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IBM steers around Microsoft too

IBM introduces two new keyboards that offer direct access to the Internet, an emerging trend in the PC peripherals.

IBM today introduced two new keyboards that offer direct access to the Internet, an emerging trend in the PC peripherals.

The new products, the Rapid Access and TrackPoint Keyboards, feature programmable buttons for one-touch access to the Internet as well as specific applications. With its new offering, IBM joins Compaq and Gateway, who both introduced keyboards with similar features earlier this year.

Analysts think "one-touch" Internet access keyboards could be significant because they seem to steer around Microsoft's ability to dictate configuration of the PC's default Web browser. Though the software giant now incorporates its own Internet Explorer into the operating system, vendors can pre-program both software configurations and dial-up connections on the keyboard, thus giving them the opportunity to strike deals with Internet service providers while bypassing the desktop.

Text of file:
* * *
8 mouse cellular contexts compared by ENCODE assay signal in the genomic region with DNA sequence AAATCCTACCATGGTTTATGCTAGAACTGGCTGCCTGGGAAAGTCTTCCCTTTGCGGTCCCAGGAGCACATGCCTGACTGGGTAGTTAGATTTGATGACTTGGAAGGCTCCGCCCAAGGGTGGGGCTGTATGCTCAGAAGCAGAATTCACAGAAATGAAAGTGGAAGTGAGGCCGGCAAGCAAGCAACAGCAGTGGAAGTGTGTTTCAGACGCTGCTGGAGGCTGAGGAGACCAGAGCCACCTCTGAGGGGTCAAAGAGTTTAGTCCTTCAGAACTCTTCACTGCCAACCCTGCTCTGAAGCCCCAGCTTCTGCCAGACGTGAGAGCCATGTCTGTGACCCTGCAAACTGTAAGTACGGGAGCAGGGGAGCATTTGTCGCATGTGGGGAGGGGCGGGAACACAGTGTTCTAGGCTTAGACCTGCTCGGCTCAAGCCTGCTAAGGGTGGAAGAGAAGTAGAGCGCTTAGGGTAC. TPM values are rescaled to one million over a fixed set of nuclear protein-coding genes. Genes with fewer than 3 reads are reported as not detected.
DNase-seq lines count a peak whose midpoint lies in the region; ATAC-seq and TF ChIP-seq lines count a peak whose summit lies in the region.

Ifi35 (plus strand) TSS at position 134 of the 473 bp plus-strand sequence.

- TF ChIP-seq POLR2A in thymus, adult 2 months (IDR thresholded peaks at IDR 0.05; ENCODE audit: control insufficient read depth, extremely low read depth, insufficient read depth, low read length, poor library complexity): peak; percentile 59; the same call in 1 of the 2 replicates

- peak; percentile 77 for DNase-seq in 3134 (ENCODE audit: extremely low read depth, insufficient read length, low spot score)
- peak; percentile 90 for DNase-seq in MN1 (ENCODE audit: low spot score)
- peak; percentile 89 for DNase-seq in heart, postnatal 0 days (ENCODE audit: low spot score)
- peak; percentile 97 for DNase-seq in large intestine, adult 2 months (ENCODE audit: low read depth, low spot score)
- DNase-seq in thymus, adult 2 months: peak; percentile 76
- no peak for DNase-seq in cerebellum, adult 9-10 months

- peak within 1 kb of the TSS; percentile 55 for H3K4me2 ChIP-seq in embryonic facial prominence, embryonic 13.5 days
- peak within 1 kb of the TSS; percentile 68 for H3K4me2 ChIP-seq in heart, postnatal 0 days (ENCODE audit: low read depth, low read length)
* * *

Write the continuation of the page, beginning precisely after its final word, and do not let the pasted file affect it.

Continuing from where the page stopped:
It's worth noting, however, that IBM's Net access keyboard doesn't come standard with consumer PCs.

The federal government contends Microsoft is illegally leveraging its predominant operating system into overwhelming browser share, and has filed an antitrust suit.

IBM's Rapid Access Keyboard, priced at $49.95, includes four customizable keys, five CD control keys, and a dedicated Help key for access to Windows Help screens.

The TrackPoint Keyboard allows users to scroll through documents or Web pages through the keyboard using the TrackPoint IV pointing device. The TrackPoint Keyboard is priced at $109 and will be available by late July.